After a successful pilot during the summer of 2017, the University of San Diego (USD) - Copley Library will digitize the case backlog on the Fall 2020/Spring 2021 destruction schedule. Cases go as far back as the 1990s before there was a Comisión Estatal de los Derechos Humanos de Baja California (CEDH). These cases hold information on the types of abuses that were filed during that time along the Baja California/California border. The data in these cases, many of which were terminated, closed or dismissed before full investigations were completed, will provide a snapshot of the region for border scholars and historians alike. The goal of this project is to eventually make all of these older cases available for research and data mining online via DigitalUSD, USD...
The Florida International University Libraries seek to digitize twenty-nine issues of Carteles, an important Cuban magazine published 1919-1960. The digitized issues will be added to holdings already present in the Digital Library of the Caribbean’s Celebrating Cuba! Subsection. Celebrating Cuba! is a recent initiative (2016) established in partnership with the Biblioteca Nacional de Cuba José Martí (BNCJM) and a group of US libraries (the dLOC Cuban Collaborative Steering Committee—I am a member). Given the extensive run of available issues of Carteles in US libraries, the BNCJM agreed with the Steering Committee that having US libraries contribute their unique Carteles issues to the dLOC collection will allow the BNCJM to focus on adding...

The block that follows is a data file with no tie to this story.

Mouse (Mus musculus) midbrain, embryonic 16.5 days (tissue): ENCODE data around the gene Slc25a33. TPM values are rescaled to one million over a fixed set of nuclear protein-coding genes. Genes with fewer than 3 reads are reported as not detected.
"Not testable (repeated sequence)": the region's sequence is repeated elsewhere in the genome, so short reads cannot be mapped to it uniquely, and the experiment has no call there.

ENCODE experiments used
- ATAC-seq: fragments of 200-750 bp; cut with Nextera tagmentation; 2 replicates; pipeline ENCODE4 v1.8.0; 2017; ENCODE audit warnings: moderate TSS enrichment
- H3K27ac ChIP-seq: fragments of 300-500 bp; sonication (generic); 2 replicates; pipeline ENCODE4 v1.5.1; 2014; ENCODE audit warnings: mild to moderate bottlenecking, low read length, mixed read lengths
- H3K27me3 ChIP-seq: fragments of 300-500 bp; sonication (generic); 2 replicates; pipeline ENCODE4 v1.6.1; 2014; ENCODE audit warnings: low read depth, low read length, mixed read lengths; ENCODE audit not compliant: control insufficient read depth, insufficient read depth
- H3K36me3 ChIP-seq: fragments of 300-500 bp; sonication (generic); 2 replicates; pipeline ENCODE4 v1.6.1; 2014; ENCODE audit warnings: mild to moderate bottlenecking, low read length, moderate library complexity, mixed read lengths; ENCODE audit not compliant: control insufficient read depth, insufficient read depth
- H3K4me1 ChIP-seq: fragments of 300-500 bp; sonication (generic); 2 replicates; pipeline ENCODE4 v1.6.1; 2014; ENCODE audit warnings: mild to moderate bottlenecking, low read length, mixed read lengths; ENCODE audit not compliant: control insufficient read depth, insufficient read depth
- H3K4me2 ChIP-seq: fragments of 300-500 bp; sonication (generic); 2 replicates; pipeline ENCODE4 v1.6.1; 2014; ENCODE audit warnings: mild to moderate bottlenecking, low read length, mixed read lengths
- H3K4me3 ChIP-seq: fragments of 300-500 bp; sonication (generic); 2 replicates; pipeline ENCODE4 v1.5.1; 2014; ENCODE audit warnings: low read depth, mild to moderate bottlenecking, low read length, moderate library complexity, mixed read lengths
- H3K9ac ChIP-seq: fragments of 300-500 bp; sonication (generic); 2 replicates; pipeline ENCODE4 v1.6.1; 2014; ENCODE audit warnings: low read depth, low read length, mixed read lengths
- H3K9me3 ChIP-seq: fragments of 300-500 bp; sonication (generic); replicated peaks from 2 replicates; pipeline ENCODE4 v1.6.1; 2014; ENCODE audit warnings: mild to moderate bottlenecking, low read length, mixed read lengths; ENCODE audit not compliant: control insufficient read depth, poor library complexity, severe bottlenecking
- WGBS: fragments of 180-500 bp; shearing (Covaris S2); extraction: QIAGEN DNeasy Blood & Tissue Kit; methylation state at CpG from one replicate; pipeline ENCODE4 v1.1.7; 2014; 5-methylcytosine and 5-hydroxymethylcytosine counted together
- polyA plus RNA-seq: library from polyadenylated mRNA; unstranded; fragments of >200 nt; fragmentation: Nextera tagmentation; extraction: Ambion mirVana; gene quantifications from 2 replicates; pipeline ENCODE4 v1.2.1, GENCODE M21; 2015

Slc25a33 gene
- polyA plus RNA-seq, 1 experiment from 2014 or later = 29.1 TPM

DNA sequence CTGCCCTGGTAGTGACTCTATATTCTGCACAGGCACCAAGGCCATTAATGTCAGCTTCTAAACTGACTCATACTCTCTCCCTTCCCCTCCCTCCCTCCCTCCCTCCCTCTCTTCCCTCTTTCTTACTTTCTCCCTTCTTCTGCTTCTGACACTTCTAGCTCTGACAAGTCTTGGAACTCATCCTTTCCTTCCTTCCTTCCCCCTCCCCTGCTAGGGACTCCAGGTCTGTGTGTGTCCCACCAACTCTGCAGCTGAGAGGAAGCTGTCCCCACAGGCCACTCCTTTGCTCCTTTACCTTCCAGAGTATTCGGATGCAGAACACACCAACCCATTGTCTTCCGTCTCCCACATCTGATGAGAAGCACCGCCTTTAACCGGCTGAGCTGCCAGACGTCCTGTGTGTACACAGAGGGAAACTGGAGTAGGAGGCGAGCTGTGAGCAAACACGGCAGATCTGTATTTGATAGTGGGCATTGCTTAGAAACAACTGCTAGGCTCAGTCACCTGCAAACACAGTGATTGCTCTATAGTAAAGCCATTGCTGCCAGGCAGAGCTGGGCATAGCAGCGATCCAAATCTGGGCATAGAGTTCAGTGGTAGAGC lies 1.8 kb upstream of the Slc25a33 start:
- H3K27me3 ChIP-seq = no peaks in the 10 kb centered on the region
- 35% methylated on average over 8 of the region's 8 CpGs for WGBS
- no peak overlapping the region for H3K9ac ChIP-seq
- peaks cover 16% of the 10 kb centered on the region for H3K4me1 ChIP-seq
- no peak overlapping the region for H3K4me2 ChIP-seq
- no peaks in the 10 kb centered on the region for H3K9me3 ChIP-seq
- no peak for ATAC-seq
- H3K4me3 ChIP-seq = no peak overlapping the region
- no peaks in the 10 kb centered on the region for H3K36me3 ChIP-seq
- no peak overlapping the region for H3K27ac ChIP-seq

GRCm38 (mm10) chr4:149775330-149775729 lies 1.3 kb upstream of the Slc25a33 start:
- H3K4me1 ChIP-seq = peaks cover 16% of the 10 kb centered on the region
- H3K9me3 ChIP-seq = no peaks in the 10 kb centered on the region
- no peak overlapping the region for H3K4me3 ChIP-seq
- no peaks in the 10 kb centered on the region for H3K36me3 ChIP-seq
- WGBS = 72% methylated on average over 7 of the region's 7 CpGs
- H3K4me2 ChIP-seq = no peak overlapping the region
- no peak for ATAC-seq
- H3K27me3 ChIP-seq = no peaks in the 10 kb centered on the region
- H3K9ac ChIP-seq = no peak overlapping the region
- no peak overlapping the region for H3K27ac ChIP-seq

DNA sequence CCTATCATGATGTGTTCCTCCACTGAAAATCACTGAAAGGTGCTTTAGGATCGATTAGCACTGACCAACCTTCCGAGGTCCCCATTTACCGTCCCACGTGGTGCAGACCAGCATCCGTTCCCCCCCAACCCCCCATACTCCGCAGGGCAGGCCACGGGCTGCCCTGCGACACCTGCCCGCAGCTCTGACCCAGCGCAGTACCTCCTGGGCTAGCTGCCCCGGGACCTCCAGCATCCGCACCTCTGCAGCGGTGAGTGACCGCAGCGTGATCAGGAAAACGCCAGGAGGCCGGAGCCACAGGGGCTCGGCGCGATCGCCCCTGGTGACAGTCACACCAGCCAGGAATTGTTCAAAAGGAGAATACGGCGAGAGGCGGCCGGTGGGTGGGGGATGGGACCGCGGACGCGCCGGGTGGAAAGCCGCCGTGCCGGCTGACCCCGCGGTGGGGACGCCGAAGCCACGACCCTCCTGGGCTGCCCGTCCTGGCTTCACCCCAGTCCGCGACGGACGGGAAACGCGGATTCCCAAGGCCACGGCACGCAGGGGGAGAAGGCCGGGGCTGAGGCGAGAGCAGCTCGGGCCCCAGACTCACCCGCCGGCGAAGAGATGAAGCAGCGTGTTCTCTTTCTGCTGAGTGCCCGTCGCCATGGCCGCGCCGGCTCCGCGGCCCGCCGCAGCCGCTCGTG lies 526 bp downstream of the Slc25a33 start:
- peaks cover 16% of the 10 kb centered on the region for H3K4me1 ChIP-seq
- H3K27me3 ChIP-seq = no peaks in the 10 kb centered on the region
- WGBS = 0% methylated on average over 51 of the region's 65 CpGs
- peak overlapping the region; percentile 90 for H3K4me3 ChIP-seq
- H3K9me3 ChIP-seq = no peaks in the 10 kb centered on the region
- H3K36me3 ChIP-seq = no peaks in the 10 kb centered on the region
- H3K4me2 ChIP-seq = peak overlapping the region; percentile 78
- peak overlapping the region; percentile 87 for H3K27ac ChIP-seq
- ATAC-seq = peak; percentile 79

This project consists of digitizing the first two boxes (roughly 50 letters) and creating a virtual portal containing the original mages, semi-diplomatic transcriptions, comprehensive metadata scheme, and different historical essays that will contextualize the letters in Andean and Spanish American history.
160 reel-to-reel audio tapes selected from the Louis J. Boeri and Minín Bujones Collection of Cuban Radionovelas housed at the Latin American Library at Tulane University will be converted from analog to digital format. They will then be hosted on Tulane's Digital Library. These materials are among the more than 9,100 masters of recordings of radio programs produced and broadcasted by America’s Production Inc. out of Miami during the 1960s. They constitute a unique research resource that is currently trapped on aging, unstable audio tapes with moderate to severe condition issues and inaccessible due to a lack of functioning playback equipment.
The Princeton University Library (PUL) sought support from the Latin Americanist Research Resources Project (LARRP) for digitizing an extensive hidden collection of ephemeral materials from Latin America. The proposed 3-year pilot project is an essential step in the larger process of making the digitally reformatted ephemera freely and globally available through a discovery interface which will include faceted searching and browsing. Outcomes of the 3-year project are approximately 12,800 digital objects with accompanying item-level descriptive metadata, deployment of a scalable, sustainable and replicable model for timely online disclosure of similar collections with a robust...